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2001 Red Insight 100,000km. 2001 Citrus Insight 130,000km
384 Posts
Discussion Starter · #1 · (Edited)
Dear All - Thank you very much for an informative and entertaining site, which I have been watching and learning from at a distance (Australia) for some months. At the same time I have been looking for an Insight to buy, my determination to do so gradually increasing as I have learnt more about these special cars.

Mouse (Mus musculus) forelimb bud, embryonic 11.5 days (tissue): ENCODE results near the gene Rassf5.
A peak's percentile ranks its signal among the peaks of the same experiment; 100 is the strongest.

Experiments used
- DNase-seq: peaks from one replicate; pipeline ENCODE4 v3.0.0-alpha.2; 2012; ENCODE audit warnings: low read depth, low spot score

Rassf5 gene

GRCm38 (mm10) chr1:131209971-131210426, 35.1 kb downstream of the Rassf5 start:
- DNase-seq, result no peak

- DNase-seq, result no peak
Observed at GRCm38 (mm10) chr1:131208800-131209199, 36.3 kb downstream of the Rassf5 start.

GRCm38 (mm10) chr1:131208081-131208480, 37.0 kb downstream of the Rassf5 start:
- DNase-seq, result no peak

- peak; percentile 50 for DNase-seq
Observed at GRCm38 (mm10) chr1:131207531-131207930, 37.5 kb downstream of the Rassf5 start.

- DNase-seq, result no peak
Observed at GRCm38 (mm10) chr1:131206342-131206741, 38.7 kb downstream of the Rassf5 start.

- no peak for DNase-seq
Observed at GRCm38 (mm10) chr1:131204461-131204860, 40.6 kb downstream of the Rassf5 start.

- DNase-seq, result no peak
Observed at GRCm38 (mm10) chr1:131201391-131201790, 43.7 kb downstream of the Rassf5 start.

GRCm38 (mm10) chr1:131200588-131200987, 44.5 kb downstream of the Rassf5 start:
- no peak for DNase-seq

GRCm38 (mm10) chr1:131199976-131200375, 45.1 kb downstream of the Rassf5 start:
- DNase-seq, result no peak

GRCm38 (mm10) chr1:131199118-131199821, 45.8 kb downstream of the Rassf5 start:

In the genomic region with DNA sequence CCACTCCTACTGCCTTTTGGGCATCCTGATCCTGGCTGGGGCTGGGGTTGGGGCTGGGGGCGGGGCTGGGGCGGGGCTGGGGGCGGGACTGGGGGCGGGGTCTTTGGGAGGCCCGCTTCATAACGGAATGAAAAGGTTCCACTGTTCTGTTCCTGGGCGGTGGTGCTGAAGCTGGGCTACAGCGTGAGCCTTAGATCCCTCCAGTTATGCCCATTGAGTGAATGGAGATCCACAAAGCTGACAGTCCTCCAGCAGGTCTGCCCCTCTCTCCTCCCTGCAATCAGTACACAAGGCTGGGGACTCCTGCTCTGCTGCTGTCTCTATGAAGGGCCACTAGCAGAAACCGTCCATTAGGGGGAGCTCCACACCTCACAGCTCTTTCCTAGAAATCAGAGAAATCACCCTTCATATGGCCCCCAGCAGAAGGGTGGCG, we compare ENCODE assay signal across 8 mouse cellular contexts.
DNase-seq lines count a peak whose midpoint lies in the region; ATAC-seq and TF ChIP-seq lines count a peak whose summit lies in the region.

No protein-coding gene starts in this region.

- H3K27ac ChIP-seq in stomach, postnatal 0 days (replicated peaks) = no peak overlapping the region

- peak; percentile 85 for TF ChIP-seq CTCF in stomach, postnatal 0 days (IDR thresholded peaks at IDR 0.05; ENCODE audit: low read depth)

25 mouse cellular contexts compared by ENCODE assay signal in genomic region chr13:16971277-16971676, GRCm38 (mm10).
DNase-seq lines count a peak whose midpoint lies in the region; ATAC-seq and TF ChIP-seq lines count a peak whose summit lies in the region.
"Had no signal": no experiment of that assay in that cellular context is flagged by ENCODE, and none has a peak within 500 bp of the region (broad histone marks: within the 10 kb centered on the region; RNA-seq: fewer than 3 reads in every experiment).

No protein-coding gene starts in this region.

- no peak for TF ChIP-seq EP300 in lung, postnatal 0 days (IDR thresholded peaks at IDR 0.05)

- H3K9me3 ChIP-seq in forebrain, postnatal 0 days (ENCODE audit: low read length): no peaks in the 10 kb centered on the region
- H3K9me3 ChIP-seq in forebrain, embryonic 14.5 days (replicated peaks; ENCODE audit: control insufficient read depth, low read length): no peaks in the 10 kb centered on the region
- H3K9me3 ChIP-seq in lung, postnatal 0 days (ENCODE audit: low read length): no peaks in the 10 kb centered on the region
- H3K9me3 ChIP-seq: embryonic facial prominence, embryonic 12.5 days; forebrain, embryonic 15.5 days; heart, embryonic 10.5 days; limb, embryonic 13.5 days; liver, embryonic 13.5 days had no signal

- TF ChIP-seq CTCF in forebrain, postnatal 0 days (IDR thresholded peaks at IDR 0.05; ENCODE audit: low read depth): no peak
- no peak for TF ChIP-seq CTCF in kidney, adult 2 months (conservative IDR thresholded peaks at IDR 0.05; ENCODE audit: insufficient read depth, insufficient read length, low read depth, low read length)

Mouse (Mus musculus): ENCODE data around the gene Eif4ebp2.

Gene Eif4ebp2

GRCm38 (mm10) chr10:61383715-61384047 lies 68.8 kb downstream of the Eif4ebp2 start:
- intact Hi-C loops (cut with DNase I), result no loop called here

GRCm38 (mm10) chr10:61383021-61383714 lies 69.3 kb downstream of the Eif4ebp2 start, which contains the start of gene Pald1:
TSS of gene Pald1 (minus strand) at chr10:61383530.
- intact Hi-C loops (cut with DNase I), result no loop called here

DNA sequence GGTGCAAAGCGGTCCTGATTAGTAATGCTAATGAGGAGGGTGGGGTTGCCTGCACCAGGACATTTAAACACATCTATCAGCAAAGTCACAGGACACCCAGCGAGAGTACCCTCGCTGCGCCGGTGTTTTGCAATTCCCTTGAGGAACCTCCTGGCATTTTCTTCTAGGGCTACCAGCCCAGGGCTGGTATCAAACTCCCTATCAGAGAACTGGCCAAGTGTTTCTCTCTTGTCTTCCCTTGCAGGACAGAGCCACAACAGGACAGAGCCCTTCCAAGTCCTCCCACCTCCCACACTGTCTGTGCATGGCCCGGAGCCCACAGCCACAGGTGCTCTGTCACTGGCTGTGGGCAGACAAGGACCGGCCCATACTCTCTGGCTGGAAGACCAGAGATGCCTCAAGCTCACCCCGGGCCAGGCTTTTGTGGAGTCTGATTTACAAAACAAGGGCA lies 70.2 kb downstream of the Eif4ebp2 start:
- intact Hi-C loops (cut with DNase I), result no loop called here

Finding an Insight to buy in Australia is not easy. They were launched here in 2001 to a spectacularly indifferent public. The only purchasers seem to have been a few government bodies and the occasional enthusiast. I have been told by Honda Australia that only 45 Insights were sold between 2001 and 2004, when they were withdrawn from the new car market. I understand that at the time of launch an Insight was supplied to just about every Honda dealer in Australia. This was probably the first shipment into Australia and my guess is that it was probably the last given that the only used Insights you see are 2001 models.